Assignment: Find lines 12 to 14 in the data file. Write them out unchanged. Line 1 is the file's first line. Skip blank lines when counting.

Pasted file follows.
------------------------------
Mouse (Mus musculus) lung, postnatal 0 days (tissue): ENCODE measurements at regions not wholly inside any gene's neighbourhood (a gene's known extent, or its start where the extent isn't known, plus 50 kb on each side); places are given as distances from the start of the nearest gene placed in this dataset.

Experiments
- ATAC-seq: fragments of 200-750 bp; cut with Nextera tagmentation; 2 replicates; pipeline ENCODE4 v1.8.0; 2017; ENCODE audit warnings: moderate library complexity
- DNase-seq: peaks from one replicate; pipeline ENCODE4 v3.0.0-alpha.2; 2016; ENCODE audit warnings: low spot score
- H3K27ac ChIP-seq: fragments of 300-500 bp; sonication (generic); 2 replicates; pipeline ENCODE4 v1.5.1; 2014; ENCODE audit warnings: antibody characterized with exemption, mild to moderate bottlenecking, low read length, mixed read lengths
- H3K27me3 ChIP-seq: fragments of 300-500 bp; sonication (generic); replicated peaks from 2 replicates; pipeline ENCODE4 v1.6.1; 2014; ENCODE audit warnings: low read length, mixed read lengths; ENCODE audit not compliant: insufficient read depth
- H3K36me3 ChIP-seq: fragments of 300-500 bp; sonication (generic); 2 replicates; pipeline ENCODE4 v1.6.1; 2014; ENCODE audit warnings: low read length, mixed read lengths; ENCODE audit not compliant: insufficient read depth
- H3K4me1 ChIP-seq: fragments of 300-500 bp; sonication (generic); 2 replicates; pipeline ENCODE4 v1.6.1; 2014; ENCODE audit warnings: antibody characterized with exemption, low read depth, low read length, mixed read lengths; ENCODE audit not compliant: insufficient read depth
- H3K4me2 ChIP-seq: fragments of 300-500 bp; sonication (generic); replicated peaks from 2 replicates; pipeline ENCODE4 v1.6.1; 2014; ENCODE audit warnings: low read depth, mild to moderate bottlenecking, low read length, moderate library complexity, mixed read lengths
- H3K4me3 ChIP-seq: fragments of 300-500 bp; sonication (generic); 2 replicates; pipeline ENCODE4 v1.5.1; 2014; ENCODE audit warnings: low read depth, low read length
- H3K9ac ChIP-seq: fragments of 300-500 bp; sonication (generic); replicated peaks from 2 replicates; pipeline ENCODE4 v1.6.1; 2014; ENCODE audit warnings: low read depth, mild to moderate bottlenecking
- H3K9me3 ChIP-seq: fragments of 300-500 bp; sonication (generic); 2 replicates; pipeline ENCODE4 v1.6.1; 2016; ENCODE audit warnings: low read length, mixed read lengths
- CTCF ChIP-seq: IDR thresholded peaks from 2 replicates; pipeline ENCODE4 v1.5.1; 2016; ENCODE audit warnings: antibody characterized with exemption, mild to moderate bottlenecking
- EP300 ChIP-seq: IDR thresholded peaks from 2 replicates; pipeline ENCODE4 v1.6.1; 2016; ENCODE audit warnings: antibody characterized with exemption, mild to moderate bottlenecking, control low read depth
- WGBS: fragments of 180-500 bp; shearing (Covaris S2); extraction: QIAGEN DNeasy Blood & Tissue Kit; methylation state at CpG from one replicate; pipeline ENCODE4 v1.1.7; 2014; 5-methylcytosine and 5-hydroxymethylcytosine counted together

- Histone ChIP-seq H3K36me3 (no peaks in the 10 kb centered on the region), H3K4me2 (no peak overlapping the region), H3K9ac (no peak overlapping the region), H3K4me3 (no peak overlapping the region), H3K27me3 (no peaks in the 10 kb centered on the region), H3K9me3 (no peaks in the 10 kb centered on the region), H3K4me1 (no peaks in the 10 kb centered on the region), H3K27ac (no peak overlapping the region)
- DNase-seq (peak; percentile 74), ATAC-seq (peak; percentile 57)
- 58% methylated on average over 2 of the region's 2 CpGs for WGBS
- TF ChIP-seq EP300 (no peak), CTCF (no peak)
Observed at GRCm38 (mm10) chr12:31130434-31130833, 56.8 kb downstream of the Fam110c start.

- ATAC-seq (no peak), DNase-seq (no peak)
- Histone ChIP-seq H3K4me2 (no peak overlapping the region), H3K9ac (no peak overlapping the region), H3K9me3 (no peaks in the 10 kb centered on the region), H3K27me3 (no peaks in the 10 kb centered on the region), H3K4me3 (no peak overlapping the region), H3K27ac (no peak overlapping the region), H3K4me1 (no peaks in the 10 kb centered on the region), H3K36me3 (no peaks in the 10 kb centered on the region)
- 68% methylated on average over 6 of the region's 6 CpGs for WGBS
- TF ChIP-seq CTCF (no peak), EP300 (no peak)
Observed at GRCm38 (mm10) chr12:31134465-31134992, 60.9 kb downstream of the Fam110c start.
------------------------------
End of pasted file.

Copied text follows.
- H3K9me3 ChIP-seq: fragments of 300-500 bp; sonication (generic); 2 replicates; pipeline ENCODE4 v1.6.1; 2016; ENCODE audit warnings: low read length, mixed read lengths
- CTCF ChIP-seq: IDR thresholded peaks from 2 replicates; pipeline ENCODE4 v1.5.1; 2016; ENCODE audit warnings: antibody characterized with exemption, mild to moderate bottlenecking
- EP300 ChIP-seq: IDR thresholded peaks from 2 replicates; pipeline ENCODE4 v1.6.1; 2016; ENCODE audit warnings: antibody characterized with exemption, mild to moderate bottlenecking, control low read depth